You should also be aware that when buying a lab-grown diamond, you are not only saving money (or getting a better diamond). You also serve the environment, avoiding potential harm to local societies, workers, and animals, bankrolling conflict, and corrupt practices.

Armed with all you need to know before buying a lab-grown diamond, the next step is learning how to find the best and cheapest diamond. Need help buying your first lab-grown diamond?

Read our step-by-step guide to purchasing lab-grown diamonds and get the best diamond for your budget.

Unsure what the best places to buy lab-grown diamonds are? Read all our reviews here, and see our recommended best places to buy a lab-grown diamond. If you can’t wait, our top picks are James Allen and Clean Origin.

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Klaus T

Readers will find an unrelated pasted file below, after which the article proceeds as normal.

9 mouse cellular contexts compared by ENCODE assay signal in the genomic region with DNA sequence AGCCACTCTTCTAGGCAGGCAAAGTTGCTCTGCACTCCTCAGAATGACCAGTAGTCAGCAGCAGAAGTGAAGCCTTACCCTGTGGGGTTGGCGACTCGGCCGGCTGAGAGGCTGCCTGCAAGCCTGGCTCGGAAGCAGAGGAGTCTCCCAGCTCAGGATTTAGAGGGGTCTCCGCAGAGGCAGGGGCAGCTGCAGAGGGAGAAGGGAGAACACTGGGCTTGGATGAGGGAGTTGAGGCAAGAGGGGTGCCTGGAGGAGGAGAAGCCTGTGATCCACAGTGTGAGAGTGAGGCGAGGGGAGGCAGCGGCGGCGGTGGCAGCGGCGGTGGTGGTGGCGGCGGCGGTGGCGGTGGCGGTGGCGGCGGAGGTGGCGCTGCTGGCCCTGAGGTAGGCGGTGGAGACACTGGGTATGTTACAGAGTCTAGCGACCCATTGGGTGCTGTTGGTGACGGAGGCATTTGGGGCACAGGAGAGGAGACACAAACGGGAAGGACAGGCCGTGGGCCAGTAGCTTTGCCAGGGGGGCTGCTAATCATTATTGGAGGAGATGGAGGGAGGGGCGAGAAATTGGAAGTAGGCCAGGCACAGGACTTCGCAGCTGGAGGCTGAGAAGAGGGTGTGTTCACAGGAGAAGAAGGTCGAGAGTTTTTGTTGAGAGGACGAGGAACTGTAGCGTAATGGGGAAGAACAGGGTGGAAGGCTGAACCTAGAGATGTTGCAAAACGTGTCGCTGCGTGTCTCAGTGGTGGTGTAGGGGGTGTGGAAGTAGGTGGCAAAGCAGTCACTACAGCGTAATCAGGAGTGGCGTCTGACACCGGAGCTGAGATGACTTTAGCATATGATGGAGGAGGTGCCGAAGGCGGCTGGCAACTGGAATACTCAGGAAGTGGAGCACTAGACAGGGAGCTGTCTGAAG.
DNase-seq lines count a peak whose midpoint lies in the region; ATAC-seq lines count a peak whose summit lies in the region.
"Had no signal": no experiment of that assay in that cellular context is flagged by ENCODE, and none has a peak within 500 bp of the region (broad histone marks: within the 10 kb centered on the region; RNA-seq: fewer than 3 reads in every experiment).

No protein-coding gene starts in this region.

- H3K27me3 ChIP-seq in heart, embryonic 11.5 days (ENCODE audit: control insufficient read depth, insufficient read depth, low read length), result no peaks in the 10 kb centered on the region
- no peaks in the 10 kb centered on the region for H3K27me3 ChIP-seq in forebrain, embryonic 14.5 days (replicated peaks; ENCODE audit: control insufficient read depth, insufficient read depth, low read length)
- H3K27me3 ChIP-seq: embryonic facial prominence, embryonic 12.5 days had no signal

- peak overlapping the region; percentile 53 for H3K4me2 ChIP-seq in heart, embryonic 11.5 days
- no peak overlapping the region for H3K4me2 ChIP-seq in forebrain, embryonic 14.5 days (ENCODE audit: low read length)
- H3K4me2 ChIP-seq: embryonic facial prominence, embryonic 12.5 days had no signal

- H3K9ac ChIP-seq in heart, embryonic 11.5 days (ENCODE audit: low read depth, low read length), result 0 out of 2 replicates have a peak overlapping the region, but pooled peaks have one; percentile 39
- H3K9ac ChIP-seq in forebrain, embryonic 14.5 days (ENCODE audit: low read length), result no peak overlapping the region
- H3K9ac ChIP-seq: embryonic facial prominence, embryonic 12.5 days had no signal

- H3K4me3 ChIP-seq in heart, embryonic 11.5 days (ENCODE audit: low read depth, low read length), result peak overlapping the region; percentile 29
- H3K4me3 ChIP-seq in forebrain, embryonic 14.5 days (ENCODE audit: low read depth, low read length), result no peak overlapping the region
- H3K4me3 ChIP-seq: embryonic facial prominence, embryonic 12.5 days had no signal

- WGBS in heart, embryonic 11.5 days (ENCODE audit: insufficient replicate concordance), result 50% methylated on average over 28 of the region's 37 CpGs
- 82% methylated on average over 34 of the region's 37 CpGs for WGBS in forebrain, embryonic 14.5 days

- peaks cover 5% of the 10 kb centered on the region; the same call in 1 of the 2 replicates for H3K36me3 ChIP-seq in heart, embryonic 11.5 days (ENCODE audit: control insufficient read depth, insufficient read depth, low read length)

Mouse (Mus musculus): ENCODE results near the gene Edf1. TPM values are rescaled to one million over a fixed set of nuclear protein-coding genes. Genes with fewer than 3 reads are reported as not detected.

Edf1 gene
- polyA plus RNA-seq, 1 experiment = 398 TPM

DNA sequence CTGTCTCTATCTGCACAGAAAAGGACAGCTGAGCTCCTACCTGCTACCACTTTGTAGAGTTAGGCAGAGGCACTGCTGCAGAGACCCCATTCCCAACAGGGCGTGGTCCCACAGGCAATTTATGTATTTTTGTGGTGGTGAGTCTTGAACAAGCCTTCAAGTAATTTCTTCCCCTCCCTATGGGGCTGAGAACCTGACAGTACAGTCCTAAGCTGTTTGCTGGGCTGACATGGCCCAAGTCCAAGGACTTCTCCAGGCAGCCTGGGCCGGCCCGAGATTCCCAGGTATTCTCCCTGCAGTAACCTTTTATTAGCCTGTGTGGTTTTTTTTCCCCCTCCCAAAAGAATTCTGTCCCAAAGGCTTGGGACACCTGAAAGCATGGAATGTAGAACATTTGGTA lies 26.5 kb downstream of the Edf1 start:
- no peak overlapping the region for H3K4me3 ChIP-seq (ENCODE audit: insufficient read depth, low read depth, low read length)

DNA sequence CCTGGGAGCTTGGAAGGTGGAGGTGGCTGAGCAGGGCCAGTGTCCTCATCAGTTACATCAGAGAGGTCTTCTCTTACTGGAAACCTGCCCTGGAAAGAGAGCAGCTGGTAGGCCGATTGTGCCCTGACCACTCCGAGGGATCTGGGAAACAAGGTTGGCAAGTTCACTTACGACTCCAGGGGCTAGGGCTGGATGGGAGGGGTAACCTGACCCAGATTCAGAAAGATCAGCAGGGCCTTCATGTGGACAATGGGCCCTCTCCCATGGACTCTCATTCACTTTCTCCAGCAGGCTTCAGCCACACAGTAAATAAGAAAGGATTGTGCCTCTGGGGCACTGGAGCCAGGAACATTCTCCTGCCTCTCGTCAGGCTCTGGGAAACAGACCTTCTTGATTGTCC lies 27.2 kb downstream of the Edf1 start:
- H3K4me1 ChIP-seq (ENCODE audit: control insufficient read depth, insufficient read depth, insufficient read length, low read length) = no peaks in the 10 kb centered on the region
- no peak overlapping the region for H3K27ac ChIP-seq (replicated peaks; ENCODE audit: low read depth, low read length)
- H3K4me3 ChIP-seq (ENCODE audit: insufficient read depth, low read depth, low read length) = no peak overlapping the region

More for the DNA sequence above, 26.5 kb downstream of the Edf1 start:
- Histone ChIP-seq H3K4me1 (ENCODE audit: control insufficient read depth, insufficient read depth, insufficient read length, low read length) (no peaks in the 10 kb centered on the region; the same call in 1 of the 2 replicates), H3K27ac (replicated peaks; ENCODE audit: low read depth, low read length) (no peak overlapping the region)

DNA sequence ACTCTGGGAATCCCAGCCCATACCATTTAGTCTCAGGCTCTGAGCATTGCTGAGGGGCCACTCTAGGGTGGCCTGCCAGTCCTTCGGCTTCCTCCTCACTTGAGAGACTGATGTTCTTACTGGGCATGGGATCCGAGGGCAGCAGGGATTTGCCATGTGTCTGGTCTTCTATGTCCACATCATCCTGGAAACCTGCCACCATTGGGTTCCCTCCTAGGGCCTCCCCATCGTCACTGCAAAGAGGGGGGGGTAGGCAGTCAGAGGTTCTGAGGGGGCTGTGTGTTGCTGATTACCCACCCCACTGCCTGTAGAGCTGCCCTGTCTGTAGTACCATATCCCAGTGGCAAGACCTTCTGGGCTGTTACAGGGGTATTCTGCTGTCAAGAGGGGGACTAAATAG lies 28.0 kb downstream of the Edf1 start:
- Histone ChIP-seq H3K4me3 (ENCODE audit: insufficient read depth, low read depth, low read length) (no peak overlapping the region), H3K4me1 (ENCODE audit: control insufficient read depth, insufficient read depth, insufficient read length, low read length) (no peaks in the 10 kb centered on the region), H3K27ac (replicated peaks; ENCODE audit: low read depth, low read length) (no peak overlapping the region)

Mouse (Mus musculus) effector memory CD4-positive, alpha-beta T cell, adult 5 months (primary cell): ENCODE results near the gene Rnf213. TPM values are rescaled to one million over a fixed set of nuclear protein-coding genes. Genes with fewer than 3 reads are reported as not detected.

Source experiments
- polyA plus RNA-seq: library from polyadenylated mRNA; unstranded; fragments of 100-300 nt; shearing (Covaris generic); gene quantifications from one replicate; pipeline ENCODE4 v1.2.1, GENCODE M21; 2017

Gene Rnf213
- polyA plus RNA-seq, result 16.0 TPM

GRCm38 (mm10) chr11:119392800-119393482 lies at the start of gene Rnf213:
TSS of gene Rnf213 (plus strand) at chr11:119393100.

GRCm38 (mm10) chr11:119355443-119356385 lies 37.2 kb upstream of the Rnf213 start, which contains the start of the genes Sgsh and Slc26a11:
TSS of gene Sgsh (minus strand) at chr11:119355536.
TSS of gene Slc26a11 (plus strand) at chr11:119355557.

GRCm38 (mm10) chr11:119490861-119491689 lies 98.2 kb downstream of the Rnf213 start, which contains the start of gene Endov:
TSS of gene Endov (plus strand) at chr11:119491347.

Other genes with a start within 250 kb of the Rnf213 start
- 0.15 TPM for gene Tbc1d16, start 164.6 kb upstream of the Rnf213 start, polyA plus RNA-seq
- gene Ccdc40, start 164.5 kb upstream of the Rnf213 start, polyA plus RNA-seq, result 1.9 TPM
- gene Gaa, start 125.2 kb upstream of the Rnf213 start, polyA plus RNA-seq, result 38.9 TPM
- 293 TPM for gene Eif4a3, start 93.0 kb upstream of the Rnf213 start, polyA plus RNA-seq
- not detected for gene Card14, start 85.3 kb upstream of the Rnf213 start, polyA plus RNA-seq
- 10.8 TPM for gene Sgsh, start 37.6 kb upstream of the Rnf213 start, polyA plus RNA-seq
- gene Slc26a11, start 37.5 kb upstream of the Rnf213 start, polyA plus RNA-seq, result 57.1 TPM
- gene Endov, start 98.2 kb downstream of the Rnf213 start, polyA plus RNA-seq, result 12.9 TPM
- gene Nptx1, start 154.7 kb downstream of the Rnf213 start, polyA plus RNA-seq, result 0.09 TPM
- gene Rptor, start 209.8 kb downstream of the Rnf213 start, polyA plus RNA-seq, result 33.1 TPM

Klaus T

At LabGrownCarats.com, Klaus is responsible for everything related to diamond analysis and valuations, the financial aspects of diamond buying, and the impact of diamond mining vs. creating diamonds in the laboratory.

Klaus possesses a profound interest and expertise in diamonds, particularly lab-grown diamonds, and has worked with diamond and lab diamond analysis and valuation for many years. Klaus is an expert in diamond prices and valuation, the investment side of diamonds, and the economic development impact of diamond mining.

Klaus is an ex-diplomat, economic development expert, ex-Googler, and start-up founder. He has 15+ years of expertise in economic development, trade, and resource extraction, and he has worked with the impact of mining on societies and the environment. He is an expert on how resources, such as gold and diamonds and diamond mining, impact communities and exporting countries, and he has worked with the UN, the World Bank, the African Union, the African Development Bank, etc. Klaus later shifted focus to work with data analysis, marketing technology, measurement, and analytics, including 7+ years at Google.

Please contact Klaus if you are looking for data and analysis related to lab-grown diamonds or if you have questions about the economic impact of diamond mining and the shift to creating diamonds in the laboratory.